Financial Controls

Updated on May 15, 2024
Article byPrakhar Gajendrakar
Edited byAaron Crowe
Reviewed byDheeraj Vaidya, CFA, FRM

Financial Controls Definition

Financial controls refer to the development of policies and procedures by an organization to manage its financial resources and operate efficiently. It is essential for cash flow management, budgeting, and the prevention of any fraud or theft. Thus, it enables the business to track and oversee its financial activities to grow and prosper.

An organization needs to implement a financial controls framework to manage, document, analyze, and report transactions. Effective financial management planning aids the company in mitigating financial risks, complying with fiduciary duties, corporate governance, and due diligence requirements, and achieving financial goals. Its absence can have an impact on budgeting, operations, and performance.

Financial Controls

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Key Takeaways

  • Financial controls refer to an organization developing policies and processes for managing its financial resources and operating efficiently.
  • It helps a firm mitigate financial risks, comply with fiduciary duties, corporate governance, and due diligence requirements, and meet financial objectives.
  • The three finance controls, which provide a thorough and accurate financial position of a business are the balance sheet, income (profit and loss) statement, and cash flow statement.
  • It is critical for cash flow management, budgeting, and fraud prevention. Thus, it enables the company to track and manage its financial activities to grow and succeed.

Understanding Financial Controls

Financial controls enable an organization to determine the direction, allocation, and use of its financial resources. Thus, the company can make sensible spending decisions by maintaining financial accountability based on its objectives consistent with its existing situation and forecast.

This strategy involves reviewing the company’s actual performance concerning its business plans and adjusting policies and procedures in response to any anomalies, irregularities, or unanticipated changes.

In simpler words, financial controls are necessary for the formulation of strategies and policies of an organization. It not only reduces expenses but can also streamline the entire process, resulting in increased profits. The absence of it can bring chaos to the system.

Businesses typically need to keep track of and control their financial resources to fulfill their goals. The balance sheet, cash flow statement, and income statement (profit and loss) are the three most effective ways to accomplish so. It provides an insight into identifying new business prospects and fine-tuning processes to optimize performance while adhering to industry and legal standards.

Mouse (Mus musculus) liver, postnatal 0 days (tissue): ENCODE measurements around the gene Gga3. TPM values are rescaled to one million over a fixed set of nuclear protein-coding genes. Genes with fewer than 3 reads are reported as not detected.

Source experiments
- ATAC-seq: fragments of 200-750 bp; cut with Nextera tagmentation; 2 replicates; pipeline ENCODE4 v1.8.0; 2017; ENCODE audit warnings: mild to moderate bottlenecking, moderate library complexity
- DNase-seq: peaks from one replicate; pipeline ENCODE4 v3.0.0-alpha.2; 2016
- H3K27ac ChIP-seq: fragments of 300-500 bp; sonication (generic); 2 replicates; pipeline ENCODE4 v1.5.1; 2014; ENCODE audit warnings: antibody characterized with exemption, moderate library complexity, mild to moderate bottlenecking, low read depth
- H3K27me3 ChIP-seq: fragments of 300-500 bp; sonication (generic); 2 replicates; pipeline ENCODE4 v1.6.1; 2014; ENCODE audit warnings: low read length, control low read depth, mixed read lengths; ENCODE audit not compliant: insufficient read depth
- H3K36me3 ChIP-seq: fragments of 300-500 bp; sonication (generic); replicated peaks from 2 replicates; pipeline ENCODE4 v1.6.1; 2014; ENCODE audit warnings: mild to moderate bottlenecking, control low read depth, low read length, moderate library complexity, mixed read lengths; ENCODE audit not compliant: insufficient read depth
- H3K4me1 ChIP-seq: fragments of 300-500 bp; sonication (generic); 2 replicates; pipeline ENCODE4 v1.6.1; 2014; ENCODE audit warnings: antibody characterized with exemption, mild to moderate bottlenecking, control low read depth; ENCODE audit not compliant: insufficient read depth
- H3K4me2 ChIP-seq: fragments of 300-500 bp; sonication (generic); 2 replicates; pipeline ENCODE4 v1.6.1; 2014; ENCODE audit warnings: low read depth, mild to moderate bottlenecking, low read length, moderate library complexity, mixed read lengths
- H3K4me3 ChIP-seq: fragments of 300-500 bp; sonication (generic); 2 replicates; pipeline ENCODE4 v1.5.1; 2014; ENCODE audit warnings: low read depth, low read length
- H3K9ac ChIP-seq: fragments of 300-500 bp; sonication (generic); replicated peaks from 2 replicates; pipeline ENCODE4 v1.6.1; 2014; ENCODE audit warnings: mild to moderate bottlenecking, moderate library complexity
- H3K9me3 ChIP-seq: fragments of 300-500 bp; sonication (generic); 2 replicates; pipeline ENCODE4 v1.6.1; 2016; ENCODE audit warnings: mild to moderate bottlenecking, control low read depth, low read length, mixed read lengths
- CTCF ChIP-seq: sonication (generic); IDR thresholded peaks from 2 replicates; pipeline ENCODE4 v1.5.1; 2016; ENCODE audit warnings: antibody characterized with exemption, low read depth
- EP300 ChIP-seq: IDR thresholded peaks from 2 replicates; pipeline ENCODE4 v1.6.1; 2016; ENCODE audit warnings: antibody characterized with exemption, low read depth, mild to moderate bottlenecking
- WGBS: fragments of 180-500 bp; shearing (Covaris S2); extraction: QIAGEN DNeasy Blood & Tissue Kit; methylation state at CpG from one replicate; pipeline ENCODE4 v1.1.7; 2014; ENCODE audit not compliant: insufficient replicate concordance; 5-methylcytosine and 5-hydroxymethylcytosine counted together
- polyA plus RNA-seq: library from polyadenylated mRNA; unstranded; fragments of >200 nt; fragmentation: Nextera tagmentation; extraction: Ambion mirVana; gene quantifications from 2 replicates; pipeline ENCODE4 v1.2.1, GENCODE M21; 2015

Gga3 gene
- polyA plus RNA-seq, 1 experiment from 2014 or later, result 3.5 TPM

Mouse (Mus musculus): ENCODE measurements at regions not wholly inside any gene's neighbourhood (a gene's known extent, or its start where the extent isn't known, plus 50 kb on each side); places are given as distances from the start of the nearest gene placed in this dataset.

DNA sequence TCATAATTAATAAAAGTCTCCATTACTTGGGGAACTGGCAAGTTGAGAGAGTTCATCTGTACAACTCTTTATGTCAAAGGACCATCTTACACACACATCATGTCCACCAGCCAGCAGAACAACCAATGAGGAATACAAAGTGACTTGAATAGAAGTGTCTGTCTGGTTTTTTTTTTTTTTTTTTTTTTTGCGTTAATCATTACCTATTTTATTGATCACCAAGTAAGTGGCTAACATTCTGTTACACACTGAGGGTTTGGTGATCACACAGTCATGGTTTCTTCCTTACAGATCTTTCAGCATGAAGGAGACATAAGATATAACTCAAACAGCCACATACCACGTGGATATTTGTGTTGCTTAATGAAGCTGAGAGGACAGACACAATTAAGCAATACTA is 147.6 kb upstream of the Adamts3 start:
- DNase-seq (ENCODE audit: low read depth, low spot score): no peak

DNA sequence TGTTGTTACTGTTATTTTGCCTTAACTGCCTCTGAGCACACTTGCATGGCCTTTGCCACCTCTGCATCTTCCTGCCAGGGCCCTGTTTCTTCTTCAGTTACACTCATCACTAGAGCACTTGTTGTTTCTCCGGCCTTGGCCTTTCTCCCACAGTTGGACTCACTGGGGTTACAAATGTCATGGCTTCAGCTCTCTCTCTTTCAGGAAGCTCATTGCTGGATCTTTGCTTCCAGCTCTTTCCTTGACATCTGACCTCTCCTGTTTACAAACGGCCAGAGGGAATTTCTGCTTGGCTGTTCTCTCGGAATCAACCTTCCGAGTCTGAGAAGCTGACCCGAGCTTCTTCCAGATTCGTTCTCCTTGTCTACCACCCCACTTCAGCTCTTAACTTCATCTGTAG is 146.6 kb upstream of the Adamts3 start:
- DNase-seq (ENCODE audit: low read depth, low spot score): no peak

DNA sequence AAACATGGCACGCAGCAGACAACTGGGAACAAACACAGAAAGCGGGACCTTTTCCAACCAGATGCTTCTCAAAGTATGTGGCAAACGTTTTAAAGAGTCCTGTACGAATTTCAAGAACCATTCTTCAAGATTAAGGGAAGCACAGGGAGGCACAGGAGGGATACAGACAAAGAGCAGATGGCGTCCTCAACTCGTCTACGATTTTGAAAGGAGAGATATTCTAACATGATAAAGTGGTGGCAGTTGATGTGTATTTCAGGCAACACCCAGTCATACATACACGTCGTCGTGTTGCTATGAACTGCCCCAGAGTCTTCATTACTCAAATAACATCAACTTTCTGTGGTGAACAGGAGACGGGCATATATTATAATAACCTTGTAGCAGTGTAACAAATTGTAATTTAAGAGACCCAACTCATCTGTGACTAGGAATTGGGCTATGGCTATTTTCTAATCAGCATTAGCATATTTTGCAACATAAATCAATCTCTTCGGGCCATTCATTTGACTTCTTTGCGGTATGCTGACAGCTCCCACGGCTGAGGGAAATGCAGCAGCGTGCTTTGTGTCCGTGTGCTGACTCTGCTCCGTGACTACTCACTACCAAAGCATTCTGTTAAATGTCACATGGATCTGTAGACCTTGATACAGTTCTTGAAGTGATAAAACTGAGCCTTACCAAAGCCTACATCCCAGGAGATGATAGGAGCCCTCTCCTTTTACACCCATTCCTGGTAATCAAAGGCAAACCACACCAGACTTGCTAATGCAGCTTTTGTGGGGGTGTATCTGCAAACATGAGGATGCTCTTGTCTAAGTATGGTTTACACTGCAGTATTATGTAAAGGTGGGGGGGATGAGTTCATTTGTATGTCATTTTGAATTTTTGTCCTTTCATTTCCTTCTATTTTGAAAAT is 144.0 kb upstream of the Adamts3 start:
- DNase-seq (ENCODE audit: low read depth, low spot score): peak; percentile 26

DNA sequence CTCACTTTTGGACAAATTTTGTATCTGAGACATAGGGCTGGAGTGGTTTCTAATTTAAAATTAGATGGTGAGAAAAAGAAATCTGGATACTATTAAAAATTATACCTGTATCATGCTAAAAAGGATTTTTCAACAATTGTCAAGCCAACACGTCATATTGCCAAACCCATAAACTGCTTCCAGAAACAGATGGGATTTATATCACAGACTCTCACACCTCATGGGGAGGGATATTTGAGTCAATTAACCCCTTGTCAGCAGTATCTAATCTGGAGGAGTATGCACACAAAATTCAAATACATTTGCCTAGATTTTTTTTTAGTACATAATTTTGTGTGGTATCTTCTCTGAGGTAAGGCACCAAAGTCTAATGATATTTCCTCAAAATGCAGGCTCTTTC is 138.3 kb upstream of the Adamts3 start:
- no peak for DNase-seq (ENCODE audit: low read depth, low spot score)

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Financial Controls Processes

Steps in Financial Controls Processes

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The following is a step-by-step approach for implementing a financial controls checklist in a business:

  1. The first step is to assess the company’s current performance in terms of sales, profitability, and cash available.
  2. The next step is to detect anomalies in budgets, financial reports, and balance sheets that could prevent the company from achieving its goals.
  3. Further, it requires correcting discrepancies and deviations in financial accounts to bring the business operations back on track.
  4. Then comes regularly updating all of the information, including resource management policies and procedures, in financial documents.
  5. The next stage necessitates a thorough examination of the organization’s operational policies, such as profitability, expenses, and production volume.
  6. The next phase is to improve operating standards and decision-making processes by ensuring sales, profits, surpluses objectives are met.
  7. Finally, it requires making forecasts and setting goals for different scenarios based on the above steps, including investment and production planning.

Objectives Of Financial Controls

A company must prepare a financial controls checklist to minimize the risks, avoid future consequences, and ensure profitability. Its main objectives are –

  1. Boost productivity and profitability by streamlining processes across all areas and departments of the business.
  2. Conduct frequent audits and report accurate financial data to guarantee the balance sheet, cash flow statement, and income statement are all free of errors.
  3. Direct, allocate, manage, and employ financial resources per needs, resulting in increased performance and income.
  4. Improve operational efficiency by evaluating financial data, distributing resources more efficiently, and controlling cash flow.
  5. Maintain financial accountability and communication at all levels, ensuring all stakeholders comply with fiduciary responsibility, corporate governance, and due diligence obligations.
  6. Meet production targets, cut costs, and prevent invoice fraud through on-budget, on-target expenditure.

Importance Of Financial Controls

Any business or firm, irrespective of its size, operates under a set of principles, guidelines, and measures. There are many reasons why internal financial controls are a crucial part of strategic business planning:

  1. Encourage employees to communicate with one another and motivate them to adhere to the company policies for overall process improvement
  2. Examine budgets, balance sheets, and financial statements for irregularities and take corrective measures